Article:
[This review comes to us via Movie Mezzanine, and is reprinted with permission.]
What an asshole.
At not yet 35 years old, Philip Lewis Friedman (Jason Schwartzman) is about to publish his second novel. He lives in New York City with his beautiful, fashion-photographer girlfriend Ashley (Elisabeth Moss), who has supported Philip for these past two years through thick and thin. He’s earned the admiration of his peers and sparked the interest of elder idols. The bad review he’s facing in the Times doesn’t matter nearly as much as such things used to, and it looks like this surly kid “from an unsupportive background” is about to start living all his childhood dreams.
So of course, Philip has to go fuck everything up. The problem with reaching any lifelong goal (at least according to what I hear from folks who’ve actually accomplished stuff) is that you wake up the next morning and there are still dirty dishes in the sink and you’re still the same damn person you were when you started down this road in the first place. Comically unsuccessful attempts at reveling in his new-found success by making appointments to gloat in front of certain ex-girlfriends and abandoned pals result in Philip’s sad realization that none of them were exactly holding their breath waiting for him to show up again to say “I told you so.” They just weren’t thinking of him very often and his success escaped their notice because nobody really reads books anymore, anyways.
All of this happens before the opening credits. Writer-director Alex Ross Perry’s LISTEN UP PHILIP is a rueful, remarkable film about how success can still feel like defeat. I first saw it at Sundance back in January and haven’t shut up about it since. It’s funny as hell, but funny in that way where the laughs catch in your throat. I’ve watched it three times since then. This is a relentless downward spiral of a movie that finds the melancholy in misanthropy–like Llewyn Davis’s literary cousin.
Philip Lewis Friedman spends the entire picture in self-destruct mode, pushing all his private pain onto others and retreating into a calloused cocoon of his own neuroses, deliberately blowing up anything good that comes his way. Schwartzman’s casting makes it feel sometimes feel like a worst-case-scenario sequel to Rushmore—Max Fischer gone to seed, without the happy dance number ending.
Flushed with success yet still bothered by a nagging discontent, Philip sabotages everything good in his life and spurns all kindnesses save for one–an invitation from washed up icon Ike Zimmerman, a Philip Roth-ian hero famous for seminal, decades-old books like Madness & Women, Bad Eating, and Ample Profanity. (This movie beats The Royal Tenenbaums for best fake book covers.) Ike lives in seclusion upstate, isolated and alone–momentarily revived from his blocked stupor by the prospect of a protégé with similarly anti-social tendencies.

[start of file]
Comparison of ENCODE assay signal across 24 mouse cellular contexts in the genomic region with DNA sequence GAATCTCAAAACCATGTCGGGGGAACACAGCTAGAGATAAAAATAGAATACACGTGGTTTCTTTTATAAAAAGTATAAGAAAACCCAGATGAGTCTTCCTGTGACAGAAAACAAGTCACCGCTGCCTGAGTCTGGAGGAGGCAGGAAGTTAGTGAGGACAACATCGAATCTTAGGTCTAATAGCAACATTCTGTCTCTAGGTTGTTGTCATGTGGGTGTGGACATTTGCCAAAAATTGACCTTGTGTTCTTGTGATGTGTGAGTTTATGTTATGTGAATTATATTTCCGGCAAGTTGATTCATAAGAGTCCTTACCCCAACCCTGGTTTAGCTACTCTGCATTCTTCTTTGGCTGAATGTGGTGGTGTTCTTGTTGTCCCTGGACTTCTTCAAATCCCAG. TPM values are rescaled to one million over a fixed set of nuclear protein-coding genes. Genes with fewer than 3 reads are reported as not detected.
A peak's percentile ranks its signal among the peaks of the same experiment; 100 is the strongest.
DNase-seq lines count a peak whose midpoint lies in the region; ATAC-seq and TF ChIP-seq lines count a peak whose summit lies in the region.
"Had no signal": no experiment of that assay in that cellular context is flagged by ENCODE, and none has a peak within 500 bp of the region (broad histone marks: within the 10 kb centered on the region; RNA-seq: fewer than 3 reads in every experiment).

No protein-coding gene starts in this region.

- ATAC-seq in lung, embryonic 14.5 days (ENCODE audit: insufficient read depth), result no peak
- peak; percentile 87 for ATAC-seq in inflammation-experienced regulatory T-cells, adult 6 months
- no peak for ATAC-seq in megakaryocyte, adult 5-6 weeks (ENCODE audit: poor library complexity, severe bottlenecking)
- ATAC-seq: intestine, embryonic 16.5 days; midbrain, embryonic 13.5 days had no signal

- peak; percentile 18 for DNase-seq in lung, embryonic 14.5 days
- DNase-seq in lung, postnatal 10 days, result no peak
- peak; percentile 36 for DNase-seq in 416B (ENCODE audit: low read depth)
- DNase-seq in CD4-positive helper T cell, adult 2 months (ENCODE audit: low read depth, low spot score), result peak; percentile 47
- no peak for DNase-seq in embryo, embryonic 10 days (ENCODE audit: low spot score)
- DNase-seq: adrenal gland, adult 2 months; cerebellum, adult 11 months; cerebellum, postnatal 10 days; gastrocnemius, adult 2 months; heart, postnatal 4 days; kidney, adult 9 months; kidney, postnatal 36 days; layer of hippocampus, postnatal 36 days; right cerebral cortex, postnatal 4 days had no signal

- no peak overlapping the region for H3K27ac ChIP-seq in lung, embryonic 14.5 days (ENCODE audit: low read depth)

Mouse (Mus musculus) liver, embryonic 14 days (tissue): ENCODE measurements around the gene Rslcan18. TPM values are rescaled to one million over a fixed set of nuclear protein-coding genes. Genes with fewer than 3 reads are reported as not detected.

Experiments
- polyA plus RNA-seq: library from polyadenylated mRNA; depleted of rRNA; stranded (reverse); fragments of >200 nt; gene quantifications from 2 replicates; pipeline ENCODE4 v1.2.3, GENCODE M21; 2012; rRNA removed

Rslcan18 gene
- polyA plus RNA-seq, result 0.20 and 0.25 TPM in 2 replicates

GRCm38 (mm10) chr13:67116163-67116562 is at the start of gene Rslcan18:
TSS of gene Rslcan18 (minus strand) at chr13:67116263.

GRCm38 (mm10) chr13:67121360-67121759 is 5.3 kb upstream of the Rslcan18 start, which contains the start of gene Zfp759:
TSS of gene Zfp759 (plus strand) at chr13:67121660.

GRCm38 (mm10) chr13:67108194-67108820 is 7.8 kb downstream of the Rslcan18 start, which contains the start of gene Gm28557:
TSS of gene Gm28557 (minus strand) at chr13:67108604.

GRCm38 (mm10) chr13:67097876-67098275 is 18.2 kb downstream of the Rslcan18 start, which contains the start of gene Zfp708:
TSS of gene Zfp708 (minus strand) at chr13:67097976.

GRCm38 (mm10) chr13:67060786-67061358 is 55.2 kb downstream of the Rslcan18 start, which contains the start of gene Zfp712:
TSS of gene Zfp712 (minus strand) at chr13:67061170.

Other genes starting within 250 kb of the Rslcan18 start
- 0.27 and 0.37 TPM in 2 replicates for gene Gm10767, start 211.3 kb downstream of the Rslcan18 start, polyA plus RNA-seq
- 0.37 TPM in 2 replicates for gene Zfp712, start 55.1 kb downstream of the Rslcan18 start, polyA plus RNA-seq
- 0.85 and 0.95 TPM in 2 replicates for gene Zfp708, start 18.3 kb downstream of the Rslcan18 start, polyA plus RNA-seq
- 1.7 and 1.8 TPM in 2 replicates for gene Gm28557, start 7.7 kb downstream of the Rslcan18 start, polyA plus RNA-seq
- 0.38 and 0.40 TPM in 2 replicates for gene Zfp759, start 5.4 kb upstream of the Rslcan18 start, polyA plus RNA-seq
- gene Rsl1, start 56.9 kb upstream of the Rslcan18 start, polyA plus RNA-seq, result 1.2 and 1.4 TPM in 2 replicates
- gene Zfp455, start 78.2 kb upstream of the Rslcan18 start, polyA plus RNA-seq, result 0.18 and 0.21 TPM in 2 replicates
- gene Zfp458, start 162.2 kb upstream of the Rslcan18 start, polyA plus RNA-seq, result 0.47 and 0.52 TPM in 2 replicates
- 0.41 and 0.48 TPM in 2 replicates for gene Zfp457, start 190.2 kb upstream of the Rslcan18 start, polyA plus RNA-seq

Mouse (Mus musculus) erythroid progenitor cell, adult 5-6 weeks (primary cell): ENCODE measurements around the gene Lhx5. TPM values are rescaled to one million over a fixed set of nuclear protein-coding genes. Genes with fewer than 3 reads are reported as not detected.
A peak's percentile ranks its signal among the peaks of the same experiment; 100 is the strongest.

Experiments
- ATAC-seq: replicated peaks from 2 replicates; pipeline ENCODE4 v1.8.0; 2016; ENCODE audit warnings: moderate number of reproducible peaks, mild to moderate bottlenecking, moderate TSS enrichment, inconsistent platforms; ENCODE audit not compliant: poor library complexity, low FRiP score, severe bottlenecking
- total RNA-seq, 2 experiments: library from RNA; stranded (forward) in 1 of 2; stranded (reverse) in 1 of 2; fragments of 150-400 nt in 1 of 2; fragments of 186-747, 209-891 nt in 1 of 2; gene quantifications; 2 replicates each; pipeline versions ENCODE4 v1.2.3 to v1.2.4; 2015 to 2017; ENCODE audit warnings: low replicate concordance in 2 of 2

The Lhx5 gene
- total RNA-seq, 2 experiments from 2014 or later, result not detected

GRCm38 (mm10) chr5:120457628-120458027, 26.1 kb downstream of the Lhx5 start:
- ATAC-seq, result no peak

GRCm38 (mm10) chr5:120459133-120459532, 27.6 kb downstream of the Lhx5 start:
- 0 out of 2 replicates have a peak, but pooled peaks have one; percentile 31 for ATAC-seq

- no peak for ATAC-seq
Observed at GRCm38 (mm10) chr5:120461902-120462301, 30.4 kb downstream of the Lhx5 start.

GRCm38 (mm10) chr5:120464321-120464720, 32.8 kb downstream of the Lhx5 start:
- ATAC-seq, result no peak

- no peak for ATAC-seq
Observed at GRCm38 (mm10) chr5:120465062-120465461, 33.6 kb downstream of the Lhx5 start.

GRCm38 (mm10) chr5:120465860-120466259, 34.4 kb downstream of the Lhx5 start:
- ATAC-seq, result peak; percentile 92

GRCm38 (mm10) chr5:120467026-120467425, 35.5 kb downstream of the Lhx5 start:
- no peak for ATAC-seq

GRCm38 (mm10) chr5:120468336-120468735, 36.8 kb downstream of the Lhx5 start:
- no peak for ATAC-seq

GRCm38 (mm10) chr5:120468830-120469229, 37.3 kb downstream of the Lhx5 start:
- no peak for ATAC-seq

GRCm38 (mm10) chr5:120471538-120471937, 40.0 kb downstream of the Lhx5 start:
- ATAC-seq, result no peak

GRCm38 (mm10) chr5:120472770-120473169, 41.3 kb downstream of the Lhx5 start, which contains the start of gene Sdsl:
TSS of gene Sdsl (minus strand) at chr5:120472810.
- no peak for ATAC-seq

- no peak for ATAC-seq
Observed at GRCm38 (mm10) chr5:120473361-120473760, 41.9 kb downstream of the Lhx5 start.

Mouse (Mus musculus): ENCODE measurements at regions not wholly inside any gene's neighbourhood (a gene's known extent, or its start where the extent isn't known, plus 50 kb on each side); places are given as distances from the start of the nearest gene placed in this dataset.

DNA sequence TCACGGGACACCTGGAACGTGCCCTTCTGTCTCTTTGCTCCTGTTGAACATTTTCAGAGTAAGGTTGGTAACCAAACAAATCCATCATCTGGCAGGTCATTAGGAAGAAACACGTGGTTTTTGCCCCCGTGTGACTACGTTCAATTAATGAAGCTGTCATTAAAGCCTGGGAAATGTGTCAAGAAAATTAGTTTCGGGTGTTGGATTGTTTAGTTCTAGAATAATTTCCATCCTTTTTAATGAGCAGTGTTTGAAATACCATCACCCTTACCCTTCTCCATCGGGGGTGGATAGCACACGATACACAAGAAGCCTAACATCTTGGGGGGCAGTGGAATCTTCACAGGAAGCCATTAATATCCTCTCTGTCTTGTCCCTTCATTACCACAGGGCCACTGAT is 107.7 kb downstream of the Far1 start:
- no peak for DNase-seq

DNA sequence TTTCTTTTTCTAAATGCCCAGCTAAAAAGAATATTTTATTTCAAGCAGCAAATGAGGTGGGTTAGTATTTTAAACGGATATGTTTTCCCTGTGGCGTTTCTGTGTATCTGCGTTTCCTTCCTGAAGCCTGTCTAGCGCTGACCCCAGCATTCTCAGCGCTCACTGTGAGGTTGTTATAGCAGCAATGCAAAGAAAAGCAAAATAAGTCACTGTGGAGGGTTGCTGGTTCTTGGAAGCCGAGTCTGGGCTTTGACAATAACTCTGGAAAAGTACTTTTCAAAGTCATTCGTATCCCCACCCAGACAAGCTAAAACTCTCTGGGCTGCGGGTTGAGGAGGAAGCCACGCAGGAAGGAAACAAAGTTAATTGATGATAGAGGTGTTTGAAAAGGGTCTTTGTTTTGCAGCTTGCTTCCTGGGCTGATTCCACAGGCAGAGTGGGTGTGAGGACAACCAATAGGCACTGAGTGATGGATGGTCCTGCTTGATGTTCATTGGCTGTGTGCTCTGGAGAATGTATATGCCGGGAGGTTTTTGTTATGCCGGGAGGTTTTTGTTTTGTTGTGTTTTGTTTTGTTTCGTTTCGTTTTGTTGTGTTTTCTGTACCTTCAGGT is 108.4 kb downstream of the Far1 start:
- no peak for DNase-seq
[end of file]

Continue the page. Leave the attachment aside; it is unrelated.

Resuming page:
Jonathan Pryce has been very good in a great many movies, but this is something else altogether. Ike Zimmerman is a bullying lion, the king of a rapidly disappearing jungle. He takes Philip under his wing, but remains incapable of giving a compliment that doesn’t also have an insult buried in there somewhere. He’s the kind of guy who hosts a party with a bar full of Scotch and carefully doles out drinks from different bottles from different years, depending on which one he feels his guests have earned.
Ike’s also got a daughter who hates his guts. Playfully mixing around component parts from Roth’s The Ghost Writer, Perry borrows the setup and then veers off into another direction altogether. Breaking Bad’s puke-victim Krysten Ritter shows up as Zimmerman’s estranged daughter, Melanie, none too pleased to meet her Dad’s aspiring doppelganger.
The tricky thing about Listen Up Philip is that the perspectives keep shifting. Bound together with a bone-dry, novelistic third-person narration (read with magnificent aplomb by Eric Bogosian) it skips though time and follows different characters for stretches, as if you’re paging through chapters in a book.
So just when you’re getting used to a one-man-show of Schwartzman’s astounding assholery, the movie changes gears and follows his long-suffering girlfriend for 20 minutes or so after he’s gone, as she brokenheartedly begins a life anew without Philip. It’s a staggering performance by Elisabeth Moss. A visual artist, Ashley is denied all the show-boaty, hyper-literate dialogue supplied to the other characters and we just watch the emotions play across her anguished face—stunning work by Moss, perhaps the best of her career.
Cinematographer Sean Price Williams bobs and weaves, shooting in gloriously grainy, hand-held shallow-focus Super-16mm and always keeping the camera too close for comfort. (And when in doubt, go back to another telephoto close-up on Elisabeth Moss.) The characters and situations are so well established, editor Robert Greene can afford to cut out of scenes a couple beats early and we’ve already gotten the jokes. This is sly, smart filmmaking.
I love pretty much everything about Listen Up Philip. I love the lament for a literary culture that has gone the way of the dodo, where former giants now play unrecognized with blowsy divorcees they picked up at closing time. I love the way the movie is so gloriously and verbosely *written*, instead of letting actors make up dialogue while staring at their toes, as usually passes for indie cinema these days. I love the way Perry focuses on the women in this story, and all their sadness left in the wake of so many writerly self-abnegating clichés.
And I also love the Guns N’ Roses gag at the end. This is a great film.•••
Over the past fifteen years Sean Burns’ reviews, interviews and essays have appeared in Philadelphia Weekly, The Improper Bostonian, Metro, The Boston Herald, Nashville Scene, The House Next Door, Time Out New York, EntertainmentTell, Philadelphia City Paper and RogerEbert.com. He stashes them all at Spliced Personality.